Punch needle embroidery is an old form of making quilts, clothing, home furnishings and other items. It's a technique started in the early 1800s. There are two different methods for punch needle embroidery - one with thread, the other using yarn or wool strips.
In this post we'll be discussing the difference between these two forms of punch needle embroidery and how they're used in today's society as well as their history in order to give you all you need to know about them!
Punch Needle is part of a rich history of rug making in America, and to better understand today’s craft, we have to take a look at where it all began.
Rug Hooking began in Maine in the early 1830’s where it was looked down upon and considered a craft of poverty. Women who dreamed of owning beautiful rugs that were becoming very popular got creative and started to make their own rugs.
Women in farming communities had access to burlap sacks, and they began to use a small metal hook with a wooden handle (similar to a crochet hook) to pull strips of fabric, like old clothing and rags, through the burlap to make their own floor coverings. When these women started out, their rugs were very basic. As time went on they became much more skilled at rug-making, until they could create a beautiful home with an artistic touch to it all!
In 1886, a man named Ebenezer Ross from Toledo Ohio patented the first punch needle tool, as an alternative to the traditional rug hook. “The Griffin”, allowed rug hookers to work faster, punching down from the back of the fabric rather than pulling yarn up through the front.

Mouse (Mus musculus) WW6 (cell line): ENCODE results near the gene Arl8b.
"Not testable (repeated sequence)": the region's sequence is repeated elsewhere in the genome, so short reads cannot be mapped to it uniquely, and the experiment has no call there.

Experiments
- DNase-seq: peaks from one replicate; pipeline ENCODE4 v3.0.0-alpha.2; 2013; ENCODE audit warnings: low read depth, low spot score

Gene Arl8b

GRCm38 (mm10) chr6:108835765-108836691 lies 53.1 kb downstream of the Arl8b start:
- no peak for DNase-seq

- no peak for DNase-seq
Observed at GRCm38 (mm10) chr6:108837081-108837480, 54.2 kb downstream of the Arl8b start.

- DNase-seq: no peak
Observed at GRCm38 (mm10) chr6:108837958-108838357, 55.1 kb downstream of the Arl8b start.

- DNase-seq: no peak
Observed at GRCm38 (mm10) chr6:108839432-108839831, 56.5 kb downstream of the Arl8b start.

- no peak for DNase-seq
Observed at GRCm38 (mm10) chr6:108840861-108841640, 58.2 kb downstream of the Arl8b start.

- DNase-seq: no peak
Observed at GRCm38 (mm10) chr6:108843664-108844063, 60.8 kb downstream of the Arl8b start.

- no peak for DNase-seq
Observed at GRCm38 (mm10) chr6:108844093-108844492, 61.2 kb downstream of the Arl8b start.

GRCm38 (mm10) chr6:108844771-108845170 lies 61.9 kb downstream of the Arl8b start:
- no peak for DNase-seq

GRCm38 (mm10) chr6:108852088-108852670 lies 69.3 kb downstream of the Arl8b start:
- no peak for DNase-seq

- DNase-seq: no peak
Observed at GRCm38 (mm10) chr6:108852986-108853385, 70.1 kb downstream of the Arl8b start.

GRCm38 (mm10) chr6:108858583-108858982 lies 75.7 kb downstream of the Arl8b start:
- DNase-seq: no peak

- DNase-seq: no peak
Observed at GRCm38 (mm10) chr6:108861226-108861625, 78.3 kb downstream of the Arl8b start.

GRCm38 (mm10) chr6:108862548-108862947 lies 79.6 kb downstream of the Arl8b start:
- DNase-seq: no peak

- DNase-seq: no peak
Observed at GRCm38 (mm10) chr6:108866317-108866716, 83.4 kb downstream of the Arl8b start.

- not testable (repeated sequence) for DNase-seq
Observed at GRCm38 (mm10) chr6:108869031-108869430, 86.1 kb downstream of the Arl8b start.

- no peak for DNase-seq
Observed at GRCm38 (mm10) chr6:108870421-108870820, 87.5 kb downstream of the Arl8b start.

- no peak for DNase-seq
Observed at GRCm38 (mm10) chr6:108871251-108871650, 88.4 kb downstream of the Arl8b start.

In the 1920’s, a small selection of prominent rug hooking studios opened. Hooked rugs from certain communities were so sought after, that in 1930, a pair of rugs from Walderboro Maine sold at an auction for $1,550 which equala almost $24,000 today!
Through the 1930’s and 40’s, custom hand-punched and hooked rugs made in America became some of the most wanted additions for the home. The work of these artists and craftsmen covered the floors of movie stars and politicians, in wealthy New England estates, and obtained by institutions like the Metropolitan Museum of Art and the Smithsonian.
More than just a craft, punch needle rug hooking became an American industry for years and provided income, creativity, and the ability to work from home to women and men along the eastern coast.
By the 1950’s, most American rug manufacturing was sent overseas to be imitated by the tufting gun (which is having it’s own revival for personal use these days!) and many of these rug studios were forced to close. There was a brief renewal of the craft in the 70’s due to the popularity of Russian Punch Needle embroidery. Punch Needle Rug Hooking became a dying art, down-graded to the category of “craft” and it’s great history forgotten.
Punch Needle Rug Hooking is currently having a new revival, thanks in part to social media, and creatives all over the world experimenting with the possibilities for the craft, as a hobby, as a business, or as fine art.
Punch needle embroidery is the same process as rug punching, but with a smaller needle. The punch needle makes it possible to stitch on anything from t-shirts and jeans to blankets and pillows.
I love this technique because I can make my own designs for projects that are one of a kind - not like most store bought items out there that have been mass produced in factories overseas.
So what are you waiting for? Check out some of the available designs now.